Country risk is also crucial. Depending on the types of companies owned, an international portfolio can be tilted toward global multinationals and have a high correlation with the S&P 500 Index. Or it can hold more local companies that cater to domestic or regional demand and thus have a lower correlation to the U.S. and other markets investors are seeking to diversify away from. The level of correlation with an investors' home market is important because international diversification only works when it provides access to sources of returns distinct from those driving a home market. Active strategies will include large multinational companies, but they also have the ability to include non-benchmark names that provide exposures not captured in passive or index strategies.
Global central banks are moving from distorting interest rates to steepening yield curves. China is transforming the world's second-largest economy from a super-cycle-driven commodity and industrials complex into a leading services and consumer-led market. Japan, trapped in a deflationary spiral for the last two decades, is delivering its best profit growth on record while household income is growing 40% faster than in the U.S. All of these factors are beginning to lower correlations and increase dispersion among international stocks.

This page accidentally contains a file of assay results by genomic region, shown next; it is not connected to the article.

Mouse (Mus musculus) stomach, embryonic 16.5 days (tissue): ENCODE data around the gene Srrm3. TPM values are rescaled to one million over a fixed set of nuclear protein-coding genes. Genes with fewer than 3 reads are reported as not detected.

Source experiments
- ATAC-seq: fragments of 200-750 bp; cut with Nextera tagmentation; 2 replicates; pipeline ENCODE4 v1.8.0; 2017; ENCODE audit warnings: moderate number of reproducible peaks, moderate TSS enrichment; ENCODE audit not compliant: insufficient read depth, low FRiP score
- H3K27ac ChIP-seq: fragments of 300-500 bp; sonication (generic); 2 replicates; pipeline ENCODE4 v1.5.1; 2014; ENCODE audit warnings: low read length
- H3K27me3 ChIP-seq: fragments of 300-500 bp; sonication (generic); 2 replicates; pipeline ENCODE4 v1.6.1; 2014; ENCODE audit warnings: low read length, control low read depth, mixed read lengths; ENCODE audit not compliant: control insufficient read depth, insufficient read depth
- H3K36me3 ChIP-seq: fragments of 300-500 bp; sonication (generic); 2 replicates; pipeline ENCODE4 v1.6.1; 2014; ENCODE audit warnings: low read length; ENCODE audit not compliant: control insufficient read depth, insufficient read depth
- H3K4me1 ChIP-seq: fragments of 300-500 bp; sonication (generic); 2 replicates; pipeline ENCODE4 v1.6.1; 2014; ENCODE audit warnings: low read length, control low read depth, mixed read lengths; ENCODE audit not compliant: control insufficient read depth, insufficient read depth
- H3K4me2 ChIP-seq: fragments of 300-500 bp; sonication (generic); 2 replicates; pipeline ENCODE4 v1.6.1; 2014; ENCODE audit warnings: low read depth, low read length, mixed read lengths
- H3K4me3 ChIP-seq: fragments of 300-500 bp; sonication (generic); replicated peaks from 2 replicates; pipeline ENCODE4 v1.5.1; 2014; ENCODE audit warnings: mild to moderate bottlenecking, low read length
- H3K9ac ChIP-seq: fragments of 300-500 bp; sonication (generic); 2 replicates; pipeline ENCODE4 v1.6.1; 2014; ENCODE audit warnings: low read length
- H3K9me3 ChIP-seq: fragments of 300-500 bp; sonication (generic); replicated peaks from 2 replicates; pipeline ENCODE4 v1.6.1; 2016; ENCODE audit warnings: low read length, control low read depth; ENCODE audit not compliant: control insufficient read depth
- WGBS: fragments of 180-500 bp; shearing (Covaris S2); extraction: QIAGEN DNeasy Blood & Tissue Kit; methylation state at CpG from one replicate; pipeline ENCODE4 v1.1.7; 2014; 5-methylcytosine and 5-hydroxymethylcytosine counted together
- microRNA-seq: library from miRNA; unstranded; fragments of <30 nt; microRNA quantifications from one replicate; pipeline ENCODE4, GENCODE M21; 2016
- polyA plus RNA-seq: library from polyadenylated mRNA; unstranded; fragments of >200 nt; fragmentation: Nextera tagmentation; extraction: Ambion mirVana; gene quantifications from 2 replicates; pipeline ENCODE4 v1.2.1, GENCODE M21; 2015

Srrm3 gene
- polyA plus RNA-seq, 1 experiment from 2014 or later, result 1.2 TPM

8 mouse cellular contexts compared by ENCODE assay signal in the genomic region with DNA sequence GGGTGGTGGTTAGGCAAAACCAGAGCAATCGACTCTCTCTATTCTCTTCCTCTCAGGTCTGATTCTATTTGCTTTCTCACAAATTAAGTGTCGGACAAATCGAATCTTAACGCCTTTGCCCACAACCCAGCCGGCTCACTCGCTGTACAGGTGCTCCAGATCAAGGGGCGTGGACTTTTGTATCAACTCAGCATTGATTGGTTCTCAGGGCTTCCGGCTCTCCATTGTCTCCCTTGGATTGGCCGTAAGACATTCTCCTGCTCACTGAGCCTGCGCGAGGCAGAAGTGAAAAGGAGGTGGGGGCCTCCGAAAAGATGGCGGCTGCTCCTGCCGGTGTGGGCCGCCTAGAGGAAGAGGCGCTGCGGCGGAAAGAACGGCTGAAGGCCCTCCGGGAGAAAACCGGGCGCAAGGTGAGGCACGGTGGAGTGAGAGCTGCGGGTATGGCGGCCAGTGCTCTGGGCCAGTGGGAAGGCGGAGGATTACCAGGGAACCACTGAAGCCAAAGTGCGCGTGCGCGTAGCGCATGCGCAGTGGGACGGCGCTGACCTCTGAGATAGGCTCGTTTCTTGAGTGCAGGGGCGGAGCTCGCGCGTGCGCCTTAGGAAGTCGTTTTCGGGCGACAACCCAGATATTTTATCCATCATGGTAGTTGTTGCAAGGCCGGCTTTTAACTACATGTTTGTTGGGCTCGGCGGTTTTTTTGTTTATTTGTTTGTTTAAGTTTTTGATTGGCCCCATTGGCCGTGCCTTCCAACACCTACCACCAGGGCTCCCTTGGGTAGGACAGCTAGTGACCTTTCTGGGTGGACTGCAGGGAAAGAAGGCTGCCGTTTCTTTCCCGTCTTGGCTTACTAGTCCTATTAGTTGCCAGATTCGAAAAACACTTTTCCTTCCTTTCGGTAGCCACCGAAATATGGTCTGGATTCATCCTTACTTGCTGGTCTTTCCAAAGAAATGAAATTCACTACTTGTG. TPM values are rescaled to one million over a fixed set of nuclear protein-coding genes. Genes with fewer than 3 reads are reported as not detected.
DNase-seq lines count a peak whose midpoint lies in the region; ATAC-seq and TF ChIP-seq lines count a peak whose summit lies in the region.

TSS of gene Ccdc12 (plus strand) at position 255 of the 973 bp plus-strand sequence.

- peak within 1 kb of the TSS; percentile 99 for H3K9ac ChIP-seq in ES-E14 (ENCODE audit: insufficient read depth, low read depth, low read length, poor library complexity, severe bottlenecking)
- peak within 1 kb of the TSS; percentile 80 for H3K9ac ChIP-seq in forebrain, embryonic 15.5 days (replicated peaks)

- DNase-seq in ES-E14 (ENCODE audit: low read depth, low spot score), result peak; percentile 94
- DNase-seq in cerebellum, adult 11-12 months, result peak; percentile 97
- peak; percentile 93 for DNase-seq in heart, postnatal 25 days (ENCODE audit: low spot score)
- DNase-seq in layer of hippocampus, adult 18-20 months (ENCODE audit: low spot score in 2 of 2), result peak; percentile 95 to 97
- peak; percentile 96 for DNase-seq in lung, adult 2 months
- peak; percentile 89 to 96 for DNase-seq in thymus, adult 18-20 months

Active managers, through subjective and qualitative research and selection methodologies, are more likely than passive strategies to successfully adapt to such a changing investment environment. We believe such a shift in global investment fundamentals is currently under way, from both top-down and bottom-up standpoints. Cyclical and structural conditions that have supported passive outperformance are showing signs of reversing, or may have been historically anomalistic and will simply cease to exist. While others will debate whether we are headed for a "new" or "old" normal, we believe the key is the coming exit from the abnormal environment of the past cycle. We are at a meaningful inflection point in the global economy where the ways equities are valued will change. As a result, we believe it is time for international investors to think about alpha, not beta, and embrace active strategies that seek to deliver excess returns driven by fundamentals.